Wednesday, April 18, 2012

Q is for...


Well, I enjoyed having a guest blogger so much, that I decided to invite him back and ask him a few questions about working with death.  If you didn't see yesterday's post on embalming, be sure and read it.  Here's a wee bit about Jim...
Jim Wright has had an on again, off again relationship with the funeral industry since 1970 when he was hired on as an apprentice embalmer. Since that time he worked in funeral homes and embalming services in Houston, TX, Denver, CO and Birmingham, AL. After a stint in the Navy he hired on with the largest Pathology laboratory in the South, where he worked for twenty years. Now retired, he and his Companion, Zeek live in Amman, Jordan with their cat Umm Khalil where he writes and travels. 

And guess what?  I'm gonna throw a CONTEST inspired by being the 1000th commenter on Steven Chapman's blog yesterday.  All you gotta do to enter is ask either Jim or me a question on this post.  Easy peasy lemon squeezy!  If you become a follower of my blog, I'll enter your name in the hat two times.  Then, I'll get my kid to draw a name out of the hat tomorrow.  What do you win?

Issue 33 of Creative Nonfiction.  
I know.  Try and control yourself.
I'm in there.
And I'll even sign it and send it to you with a really cool bookmark.

Okay, here are my questions for Jim, but since I'm related to myself, they don't count in the contest.  DARN!

1. Did you receive any formal training?
A: I didn't go to Mortuary College, but received on the job training from some of the best (and one of the worst) embalmers and restorative artists in the business.


2. Did your relationship to death change after working with the dead?
A: I had had what some referred to as a "morbid preoccupation" with death since the death of my sister in 1959. I never viewed it with fear or revulsion, so I think working in the funeral industry enhanced my attitude toward death.


3. Any freaky stories? Corpses jolting or exhaling?
A: Nah, heard 'em all. Haven't been able to find one single person who's actually experienced such things. It was always someone's best friend's barber's second cousin (twice removed)'s next door neighbor's brother who had someone sit up suddenly, gasp, or some such thing. The closest I can come to it is a story from my early days. My mentor was teaching me the fine art of raising a vein and artery. Now, let me say that I knew we had three bodies in the preparation room. I was completely unaware of the arrival of a new guest whilst I was out of the room. I positioned myself to better see the demonstration when I felt a rather coolish hand on my backside. I have to tell you that for a second or two I thought the body population in that preparation room was about to be increased to five!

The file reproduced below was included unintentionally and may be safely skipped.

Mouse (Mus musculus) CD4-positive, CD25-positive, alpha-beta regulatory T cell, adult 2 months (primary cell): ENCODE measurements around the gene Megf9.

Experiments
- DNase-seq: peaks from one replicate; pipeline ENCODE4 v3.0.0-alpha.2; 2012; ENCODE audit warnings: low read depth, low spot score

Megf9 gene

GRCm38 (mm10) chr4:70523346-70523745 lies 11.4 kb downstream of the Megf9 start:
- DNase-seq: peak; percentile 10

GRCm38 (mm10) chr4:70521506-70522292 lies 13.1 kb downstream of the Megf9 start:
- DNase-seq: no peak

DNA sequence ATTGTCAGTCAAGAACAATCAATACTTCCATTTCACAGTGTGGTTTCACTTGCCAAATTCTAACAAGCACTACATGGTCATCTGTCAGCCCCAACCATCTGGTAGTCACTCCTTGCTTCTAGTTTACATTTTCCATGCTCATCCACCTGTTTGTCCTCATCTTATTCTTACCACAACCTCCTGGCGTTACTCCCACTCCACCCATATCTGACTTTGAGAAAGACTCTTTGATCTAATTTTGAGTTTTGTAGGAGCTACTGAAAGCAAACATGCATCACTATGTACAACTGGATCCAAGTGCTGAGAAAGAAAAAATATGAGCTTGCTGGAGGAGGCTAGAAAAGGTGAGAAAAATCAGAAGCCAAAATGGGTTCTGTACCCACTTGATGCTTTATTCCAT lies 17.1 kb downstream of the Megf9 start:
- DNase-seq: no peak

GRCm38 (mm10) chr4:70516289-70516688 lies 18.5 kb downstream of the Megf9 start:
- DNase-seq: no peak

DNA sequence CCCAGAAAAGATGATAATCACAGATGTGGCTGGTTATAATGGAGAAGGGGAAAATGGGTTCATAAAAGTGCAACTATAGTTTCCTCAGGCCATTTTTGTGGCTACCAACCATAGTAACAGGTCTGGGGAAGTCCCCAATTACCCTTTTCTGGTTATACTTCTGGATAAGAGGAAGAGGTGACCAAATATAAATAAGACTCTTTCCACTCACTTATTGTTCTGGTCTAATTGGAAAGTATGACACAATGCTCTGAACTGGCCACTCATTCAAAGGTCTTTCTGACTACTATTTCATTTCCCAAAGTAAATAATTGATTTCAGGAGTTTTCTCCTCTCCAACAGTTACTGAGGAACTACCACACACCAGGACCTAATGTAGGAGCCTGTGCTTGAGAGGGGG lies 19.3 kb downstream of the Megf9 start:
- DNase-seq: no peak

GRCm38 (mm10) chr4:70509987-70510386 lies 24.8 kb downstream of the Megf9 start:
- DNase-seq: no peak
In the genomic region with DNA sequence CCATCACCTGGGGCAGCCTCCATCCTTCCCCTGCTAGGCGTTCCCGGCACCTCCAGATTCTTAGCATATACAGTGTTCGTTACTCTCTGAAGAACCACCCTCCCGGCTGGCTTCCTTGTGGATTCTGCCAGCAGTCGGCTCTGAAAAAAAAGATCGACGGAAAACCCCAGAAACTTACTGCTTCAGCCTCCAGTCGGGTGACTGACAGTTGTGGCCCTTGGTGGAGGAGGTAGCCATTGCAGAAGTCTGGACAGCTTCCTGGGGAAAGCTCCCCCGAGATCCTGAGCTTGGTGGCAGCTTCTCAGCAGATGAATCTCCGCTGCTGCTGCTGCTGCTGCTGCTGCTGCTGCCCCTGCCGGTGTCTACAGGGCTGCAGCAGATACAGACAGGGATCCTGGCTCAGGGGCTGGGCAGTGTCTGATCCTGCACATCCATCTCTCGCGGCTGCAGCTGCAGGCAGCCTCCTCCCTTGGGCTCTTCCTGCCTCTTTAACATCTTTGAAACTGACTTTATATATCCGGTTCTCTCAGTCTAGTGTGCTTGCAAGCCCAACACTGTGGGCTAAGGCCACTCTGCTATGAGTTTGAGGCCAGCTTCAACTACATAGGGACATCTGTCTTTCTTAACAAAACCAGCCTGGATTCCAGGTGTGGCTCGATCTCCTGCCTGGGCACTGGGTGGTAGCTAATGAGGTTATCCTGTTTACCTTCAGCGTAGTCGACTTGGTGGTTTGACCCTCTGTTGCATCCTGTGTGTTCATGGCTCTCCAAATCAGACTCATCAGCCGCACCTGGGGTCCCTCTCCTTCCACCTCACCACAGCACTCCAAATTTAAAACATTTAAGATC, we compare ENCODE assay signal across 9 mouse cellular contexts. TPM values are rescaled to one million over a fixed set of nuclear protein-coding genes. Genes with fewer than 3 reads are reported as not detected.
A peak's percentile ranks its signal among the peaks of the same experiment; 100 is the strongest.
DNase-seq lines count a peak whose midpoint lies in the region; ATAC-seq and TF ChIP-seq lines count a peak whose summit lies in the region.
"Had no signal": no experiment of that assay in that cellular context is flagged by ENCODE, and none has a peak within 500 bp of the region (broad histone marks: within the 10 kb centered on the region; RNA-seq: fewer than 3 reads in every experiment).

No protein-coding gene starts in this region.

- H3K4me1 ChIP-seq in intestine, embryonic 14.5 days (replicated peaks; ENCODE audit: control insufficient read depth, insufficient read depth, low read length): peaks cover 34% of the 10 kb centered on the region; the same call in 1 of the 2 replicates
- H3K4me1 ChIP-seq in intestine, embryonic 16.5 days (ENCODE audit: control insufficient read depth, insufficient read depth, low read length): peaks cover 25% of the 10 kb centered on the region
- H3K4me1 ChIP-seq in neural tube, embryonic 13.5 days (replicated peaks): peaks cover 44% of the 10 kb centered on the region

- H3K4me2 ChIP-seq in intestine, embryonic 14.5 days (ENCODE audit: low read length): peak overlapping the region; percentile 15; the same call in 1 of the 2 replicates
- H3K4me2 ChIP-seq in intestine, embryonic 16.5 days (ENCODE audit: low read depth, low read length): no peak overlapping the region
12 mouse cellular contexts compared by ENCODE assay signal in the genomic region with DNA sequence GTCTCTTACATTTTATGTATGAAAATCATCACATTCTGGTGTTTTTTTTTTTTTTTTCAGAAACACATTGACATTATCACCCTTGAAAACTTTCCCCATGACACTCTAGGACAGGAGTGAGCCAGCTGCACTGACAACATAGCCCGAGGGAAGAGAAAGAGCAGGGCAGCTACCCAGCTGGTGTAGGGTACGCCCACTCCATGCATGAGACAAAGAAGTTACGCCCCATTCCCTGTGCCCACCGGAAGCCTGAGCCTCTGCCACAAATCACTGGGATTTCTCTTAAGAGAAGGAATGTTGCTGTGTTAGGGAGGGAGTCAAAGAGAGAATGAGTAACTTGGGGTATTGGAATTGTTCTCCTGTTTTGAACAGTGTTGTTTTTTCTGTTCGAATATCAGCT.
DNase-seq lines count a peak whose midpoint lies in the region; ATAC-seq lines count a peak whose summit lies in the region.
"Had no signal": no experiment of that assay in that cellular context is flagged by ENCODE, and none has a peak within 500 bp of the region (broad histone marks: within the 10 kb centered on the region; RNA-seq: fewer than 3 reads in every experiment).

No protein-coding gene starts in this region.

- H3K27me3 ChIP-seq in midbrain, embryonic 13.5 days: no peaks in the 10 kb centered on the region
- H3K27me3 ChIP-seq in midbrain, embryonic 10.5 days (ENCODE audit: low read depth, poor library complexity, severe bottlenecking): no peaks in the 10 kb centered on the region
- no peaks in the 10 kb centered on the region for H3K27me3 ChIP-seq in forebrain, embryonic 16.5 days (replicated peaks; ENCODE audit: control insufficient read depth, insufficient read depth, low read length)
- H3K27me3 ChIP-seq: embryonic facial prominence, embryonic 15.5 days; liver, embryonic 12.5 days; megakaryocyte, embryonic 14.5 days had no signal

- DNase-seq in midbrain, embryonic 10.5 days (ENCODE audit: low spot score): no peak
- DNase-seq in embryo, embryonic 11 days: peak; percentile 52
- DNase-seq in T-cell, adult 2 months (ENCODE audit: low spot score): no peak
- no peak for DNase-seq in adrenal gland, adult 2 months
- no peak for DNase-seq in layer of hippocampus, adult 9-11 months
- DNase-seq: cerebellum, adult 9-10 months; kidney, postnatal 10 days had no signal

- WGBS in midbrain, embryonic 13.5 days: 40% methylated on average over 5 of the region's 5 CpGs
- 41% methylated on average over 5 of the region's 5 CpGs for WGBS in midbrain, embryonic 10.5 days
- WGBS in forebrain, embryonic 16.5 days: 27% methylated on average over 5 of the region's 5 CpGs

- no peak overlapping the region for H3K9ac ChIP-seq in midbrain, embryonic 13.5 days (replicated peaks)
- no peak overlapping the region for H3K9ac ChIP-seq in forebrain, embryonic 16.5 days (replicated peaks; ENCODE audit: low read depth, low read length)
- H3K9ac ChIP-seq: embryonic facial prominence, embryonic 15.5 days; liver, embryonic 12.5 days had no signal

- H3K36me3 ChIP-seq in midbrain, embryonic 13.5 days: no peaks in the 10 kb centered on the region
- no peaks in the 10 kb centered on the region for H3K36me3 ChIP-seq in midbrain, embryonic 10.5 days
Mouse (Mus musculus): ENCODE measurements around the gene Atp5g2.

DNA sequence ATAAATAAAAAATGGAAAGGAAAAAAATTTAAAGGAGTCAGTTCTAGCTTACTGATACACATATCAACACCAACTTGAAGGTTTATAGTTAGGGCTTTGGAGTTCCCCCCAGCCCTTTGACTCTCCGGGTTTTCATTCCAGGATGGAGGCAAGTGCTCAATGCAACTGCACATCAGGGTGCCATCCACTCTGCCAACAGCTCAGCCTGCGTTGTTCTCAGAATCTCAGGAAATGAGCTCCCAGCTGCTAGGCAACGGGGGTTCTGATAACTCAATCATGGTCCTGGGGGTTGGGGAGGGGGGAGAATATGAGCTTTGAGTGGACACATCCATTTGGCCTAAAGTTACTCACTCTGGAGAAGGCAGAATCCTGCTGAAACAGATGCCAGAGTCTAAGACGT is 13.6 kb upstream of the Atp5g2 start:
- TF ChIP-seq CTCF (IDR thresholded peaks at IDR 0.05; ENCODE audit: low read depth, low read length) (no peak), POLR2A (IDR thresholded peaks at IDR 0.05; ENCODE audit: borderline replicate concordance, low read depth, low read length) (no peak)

4. Ever feel like you're being watched?
A: Erm... well, I always feel I'm center stage, but I don't think it has anything to do with the job. Ego, perhaps..?


5. Have you worked on friends or family members?
A: Yes. The first time I was quite young and a long-time close friend of the family died. I wasn't sure I could go through with it. A great friend told me "You get back in there and do this for him. It's the last thing you can do for him, and he'd be proud to know it was you who took care of him." That was the best advice I ever got, and since then I've been given the honor of embalming several friends over the years, especially during the height of the AIDS crisis. I'm still grateful for the privilege of caring for the remains of my friends at the end of their way.